MarwencolReviewed By Jay Seaver
Posted 05/15/10 00:54:46
SCREENED AT INDEPENDENT FILM FESTIVAL BOSTON 2010: Documentaries about artists and art are frequently disappointing. Filmmakers try their best, but as artists themselves they can make intuitive leaps between their subject and his or her work that is not obvious to a general audience, who hear vague words and see abstractions. That's not the case with "Marwencol"; the artist and artwork are not just inseparable, but unusually accessible.On 18 April 2000, Mark Hogancamp was attacked outside a bar in his hometown of Kingston, New York by five young men, and sustained tremendous brain damage - he had to relearn how to walk, talk, and even feed himself; he not only lost his memory, but a great deal of control over his anger and ability to concentrate. Naturally, he had a wholly inadequate rehabilitation program, and when released from the hospital, was more or less left ot his own devices. What he came up with was "Marwencol", a 1:6-scale Belgian village, circa World War II, that he built in his back yard and populated with army and fashion dolls. One was named after himself; others after friends and family. He would build an intricate narrative around these characters, and photograph them. Eventually, a professional photographer, David Naugle, would see his work, and forward it to Esopus magazine editor Tod Lippy, leading to a gallery show in Soho.
Even without context, Hogancamp's work is striking; he has a natural eye for composition (although, before he had a digital camera, it took long rounds of trial and error to learn the craft of photography), he can use a still photograph to tell a story, and an eye for detail. His photographs flit across the uncanny valley without being trapped in the middle; though clearly made of toys and sometimes out of scale to the environment, the scenes often seem real. I would (and will) happily purchase a book featuring Mark's photos.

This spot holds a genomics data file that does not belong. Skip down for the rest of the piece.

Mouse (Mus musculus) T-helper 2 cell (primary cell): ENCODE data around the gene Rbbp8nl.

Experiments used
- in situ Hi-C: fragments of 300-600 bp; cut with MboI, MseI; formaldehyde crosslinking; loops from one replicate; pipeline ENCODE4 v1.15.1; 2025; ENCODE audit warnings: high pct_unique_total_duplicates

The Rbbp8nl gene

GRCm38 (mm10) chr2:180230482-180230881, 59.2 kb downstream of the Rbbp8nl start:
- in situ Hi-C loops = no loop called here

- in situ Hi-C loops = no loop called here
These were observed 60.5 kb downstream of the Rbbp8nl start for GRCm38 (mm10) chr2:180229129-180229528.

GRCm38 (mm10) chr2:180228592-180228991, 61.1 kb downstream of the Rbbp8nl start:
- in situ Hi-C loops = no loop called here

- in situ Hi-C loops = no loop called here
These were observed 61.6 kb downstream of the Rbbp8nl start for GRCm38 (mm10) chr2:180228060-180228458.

But that's only one surface layer; while all artists take inspiration from their lives, it soon becomes very clear that for Mark, this therapy is not just about exercising his fine motor skills and the visual centers of his brain. His attackers become Nazis in a scenario that re-enacts his beating; his revenge is bloody. What filmmaker Jeff Malmberg shows us is not just catharsis, though - Mark's interaction with the world he creates is a highly complex, sometimes uncomfortable thing. Though Malmberg presents Mark sympathetically, he is also very clearly damaged; his Marwencol fantasies sometimes lead to strained real-world interactions as he gives both worlds equal weight. Malmberg doesn't gloss over that, though he never pushes it so that we see Mark as some sort of pitiable freak.
That's an accomplishment, considering that one of the recurring themes is that Mark has more connection to the Barbie-doll girlfriends he invents for soldier-Mark than, say, his ex-wife because of his faulty memory. Malmberg gets us into Mark's world on occasion, spending some time relating the Marwencol stories but spending most of his time in the real world, talking with his friends, family, and neighbors. As noteworthy as his art is, the story of a man rediscovering and recreating himself is potentially more so, and by the end of the movie things have come intriguingly full-circle: Things we learn late in the movie impact what happened in the start, and Mark's latest additions to Marwencol's mythology offer food for thought while pulling us another level down the rabbit hole.And that's as it should be. As Mark puts it, "People see art in what I film... It's still my therapy, no matter how much art people see." "Marwencol" is fantastic at showing it as both, a case where art and artist truly cannot be separated.
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